Steve Gillmor don’t posts every day, but he did post on Sunday, and I suspect he didn’t find another great article on disruption, and created one himself.
First, I was a bit surprised; I thought GDrive was a bit me-too. That Google was trying to just match iCloud, and not worth mentioning at all. And it wasn’t easy to find it either. I had to go to my settings in Google Docs to find that I had my 5 Gigs of GDrive.
Reading the article again, Gillmor seems to look at GDrive as a big bucket of links to my documents, and with ability and tools to both show and edit them. He sees this as the death of both filesystem and documents, and is quite happy with that:
In other words, the list of things I don’t care about just got longer. I don’t care about the file name, because it is now wrapped in a container that includes the services I can access in addition to the information itself. I don’t care about the metadata, not the names of the people who have access to it or the sharing model that controls that, because it’s dynamic and subject to change as the universe continues to expand or contract or whatever. And I don’t care about the abstraction of the document, the parent object, because all I want to know is what this is about, not how it got here or where it’s going next.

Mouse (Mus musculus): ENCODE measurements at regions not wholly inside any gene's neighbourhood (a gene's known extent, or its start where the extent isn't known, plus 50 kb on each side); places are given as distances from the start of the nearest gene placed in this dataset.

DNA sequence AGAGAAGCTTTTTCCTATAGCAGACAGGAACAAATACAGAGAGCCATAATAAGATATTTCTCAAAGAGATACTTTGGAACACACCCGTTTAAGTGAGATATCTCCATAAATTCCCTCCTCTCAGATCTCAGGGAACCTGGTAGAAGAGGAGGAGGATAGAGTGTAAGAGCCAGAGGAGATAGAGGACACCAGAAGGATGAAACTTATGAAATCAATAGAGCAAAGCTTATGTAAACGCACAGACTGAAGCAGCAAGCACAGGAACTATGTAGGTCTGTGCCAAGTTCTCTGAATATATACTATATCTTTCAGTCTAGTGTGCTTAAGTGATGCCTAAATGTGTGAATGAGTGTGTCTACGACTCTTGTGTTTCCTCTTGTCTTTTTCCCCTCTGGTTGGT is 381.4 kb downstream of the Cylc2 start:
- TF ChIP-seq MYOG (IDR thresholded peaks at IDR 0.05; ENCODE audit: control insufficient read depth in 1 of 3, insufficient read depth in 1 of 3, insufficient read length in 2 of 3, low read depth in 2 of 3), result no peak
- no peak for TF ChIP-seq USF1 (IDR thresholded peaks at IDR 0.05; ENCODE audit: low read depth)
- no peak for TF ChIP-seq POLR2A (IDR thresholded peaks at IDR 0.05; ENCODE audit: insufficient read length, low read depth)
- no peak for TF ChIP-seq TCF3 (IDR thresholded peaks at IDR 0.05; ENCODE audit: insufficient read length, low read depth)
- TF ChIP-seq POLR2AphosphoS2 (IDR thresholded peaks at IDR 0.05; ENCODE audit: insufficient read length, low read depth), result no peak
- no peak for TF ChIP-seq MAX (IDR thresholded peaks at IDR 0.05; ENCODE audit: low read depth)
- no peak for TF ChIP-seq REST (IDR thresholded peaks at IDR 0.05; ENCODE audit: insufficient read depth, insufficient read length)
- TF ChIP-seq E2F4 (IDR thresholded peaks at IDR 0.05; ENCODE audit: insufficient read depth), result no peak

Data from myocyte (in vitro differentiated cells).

[GDrive differ from iCloud in that you can share and even make the files public.]
It seems Steve has a hell of problems with his editorials. He even mails documents to himself in order to get access to them on his iPad. [It reminds me on how difficult writing documents was before Byword got the revised iCloud connection.] He expects apps to help us out:
Right now there are interchange issues, and business issues where Apple wants me to stay in iCloud and Google in Gdrive and Microsoft in whatever Mesh is now called. But I don’t care about any of that, and apps will appear that erase those distinctions, at least from my awareness. I will pay for the value of not knowing. Lots of us will.